Bartholomaeus Pitiscus

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Front Cover of the 1612 edition of Trigonometriæ sive de dimensione triangulorum libri quinque.

Bartholomaeus Pitiscus (also Barthélemy or Bartholomeo; August 24, 1561 – August 24, 1613) was a 16th-century German trigonometrist, astronomer and theologian who first coined the word trigonometry.


Pitiscus was born to poor parents in Grünberg (now Zielona Góra, Poland), then part of the Duchy of Glogau/Głogów, one of the Habsburg-ruled Duchies of Silesia.

He studied theology in Zerbst and Heidelberg. A Calvinist, he was appointed to teach the ten-year-old Frederick IV, Elector Palatine of the Rhine, by Frederick's Calvinist uncle Johann Casimir of Simmern, as Frederick's father had died in 1583. Pitiscus was subsequently appointed court chaplain at Breslau (Wrocław) and court preacher to Frederick. Pitiscus supported Frederick's subsequent measures against the Roman Catholic Church.

Pitiscus died in Heidelberg. The lunar crater Pitiscus is named after him.

The classical scholar Samuel Pitiscus (1637–1727) was his nephew.


Pitiscus achieved fame with his influential work, Trigonometria: sive de solutione triangulorum tractatus brevis et perspicuus (Trigonometry: A short and clear treatise on the solution of triangles) which was printed as an appendix to work of Abraham Scultetus Sphæricorum libri tres methodice conscripti & utilibus scholiis expositi. This introduced the word trigonometry to the English and French languages, translations into which had appeared in 1614 and 1619, respectively.[1] It consists of five books on plane and spherical trigonometry.

A standalone edition called Trigonometriæ sive de dimensione triangulorum libri quinque (Five books on trigonometry or the dimensions of triangles) was published in 1608 which included trigonometric tables with another, improved, edition being published in 1612.[2]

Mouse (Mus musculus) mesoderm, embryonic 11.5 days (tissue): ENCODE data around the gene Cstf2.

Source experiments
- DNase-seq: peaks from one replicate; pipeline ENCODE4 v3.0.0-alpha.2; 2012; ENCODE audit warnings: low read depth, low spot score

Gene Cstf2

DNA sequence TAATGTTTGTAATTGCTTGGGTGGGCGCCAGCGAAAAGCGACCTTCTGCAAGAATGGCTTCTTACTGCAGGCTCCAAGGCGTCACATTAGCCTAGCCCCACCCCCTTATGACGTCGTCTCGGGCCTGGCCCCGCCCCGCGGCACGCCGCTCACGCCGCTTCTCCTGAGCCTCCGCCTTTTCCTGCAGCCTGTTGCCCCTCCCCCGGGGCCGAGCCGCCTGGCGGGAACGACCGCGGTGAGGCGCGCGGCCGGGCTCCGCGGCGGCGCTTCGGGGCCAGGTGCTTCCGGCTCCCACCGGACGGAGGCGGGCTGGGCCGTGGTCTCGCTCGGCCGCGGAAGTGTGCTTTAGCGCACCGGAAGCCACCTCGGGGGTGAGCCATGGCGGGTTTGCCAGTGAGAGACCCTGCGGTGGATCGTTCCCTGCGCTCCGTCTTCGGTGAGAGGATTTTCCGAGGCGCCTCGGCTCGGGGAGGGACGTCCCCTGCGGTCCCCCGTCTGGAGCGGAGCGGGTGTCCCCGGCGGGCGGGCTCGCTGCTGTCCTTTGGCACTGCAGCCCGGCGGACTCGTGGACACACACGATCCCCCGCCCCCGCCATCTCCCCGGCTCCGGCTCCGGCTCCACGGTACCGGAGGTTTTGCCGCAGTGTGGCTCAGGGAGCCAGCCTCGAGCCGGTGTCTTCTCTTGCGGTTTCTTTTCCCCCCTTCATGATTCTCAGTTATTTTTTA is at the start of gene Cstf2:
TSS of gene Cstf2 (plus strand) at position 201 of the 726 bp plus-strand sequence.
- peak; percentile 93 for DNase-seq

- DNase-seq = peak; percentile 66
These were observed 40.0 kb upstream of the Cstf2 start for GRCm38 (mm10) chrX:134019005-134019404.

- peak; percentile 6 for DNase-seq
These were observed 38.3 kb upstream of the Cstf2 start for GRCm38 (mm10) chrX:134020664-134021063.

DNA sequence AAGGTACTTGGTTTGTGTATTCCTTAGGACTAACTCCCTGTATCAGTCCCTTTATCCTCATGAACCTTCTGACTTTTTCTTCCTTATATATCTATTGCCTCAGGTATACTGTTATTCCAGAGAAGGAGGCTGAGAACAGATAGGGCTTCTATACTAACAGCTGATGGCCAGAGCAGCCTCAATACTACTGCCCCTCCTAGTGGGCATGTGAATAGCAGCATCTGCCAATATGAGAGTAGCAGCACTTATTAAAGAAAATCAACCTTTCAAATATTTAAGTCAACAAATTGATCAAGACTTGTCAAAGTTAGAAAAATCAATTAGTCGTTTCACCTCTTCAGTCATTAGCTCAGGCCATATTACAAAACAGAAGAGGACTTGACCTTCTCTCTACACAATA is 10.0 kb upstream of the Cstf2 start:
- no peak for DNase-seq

Pitiscus also published Thesaurus mathematicus[3] (1613) in which he improved the trigonometric tables of Georg Joachim Rheticus for whom he had previously helped publish an improved version of Opus palatinum de triangulis in 1607.[4]

The Decimal Point[edit]

Pitiscus is often credited with inventing the decimal point, the symbol separating integers from decimal fractions.

These are claimed to first appear in his 1608 edition of Trigonometria in the added trigonometric tables[5] and can also be found in the 1612 edition.[6] However, others argue that the use of the '.' symbol only constitute a way of grouping numbers and that the mixed use of decimal points and fractions as well as multiple decimal points do not correspond to current use.[4][7] Similar usage of the symbol is found in Thesaurus mathematicus.

The decimal place was later used in its modern context by John Napier in Mirifici Logarithmorum Canonis Descriptio.


  • Trigonometriae sive De dimensione triangulorum (in Latin). Frankfurt am Main. Nikolaus Hoffmann (1.). 1612.
  • Thesaurus mathematicus. 1613


  1. ^ Groundbreaking Scientific Experiments, Inventions, and Discoveries
  2. ^ Denis Roegel. A reconstruction of the tables of Pitiscus’ Thesaurus Mathematicus (1613). [Research Report] 2010. ffinria-00543933v1
  3. ^ Rheticus, Georg Joachim (1513). Thesaurus mathematicus: sive: canon sinuum ad radium I.00000.00000.00000 et ad dena quaeque scrupula secunda quadrantis: una cum sinibus primi et postremi gradus, ad eundem radium, et ad singula scrupula quadrantis ...
  4. ^ a b Reconstruction of Pitiscus' tables.
  5. ^ Karpinski, Louis C. (1917-06-29). "The Decimal Point". Science. 45 (1174): 663–665. doi:10.1126/science.45.1174.663. ISSN 0036-8075.
  6. ^ "Mets Viewer". Retrieved 2023-06-07.
  7. ^ Cajori, Florian (1923). "Did Pitiscus use the decimal point?". Archeion. 4: 313–318. doi:10.1484/J.arch.3.119 – via BrepolsOnline.


  • S. Gottwald, H.-J. Ilgauds, K.-H. Schlote (Hrsg.): Lexikon bedeutender Mathematiker. Verlag Harri Thun, Frankfurt a. M. 1990 ISBN 3-8171-1164-9

External links[edit]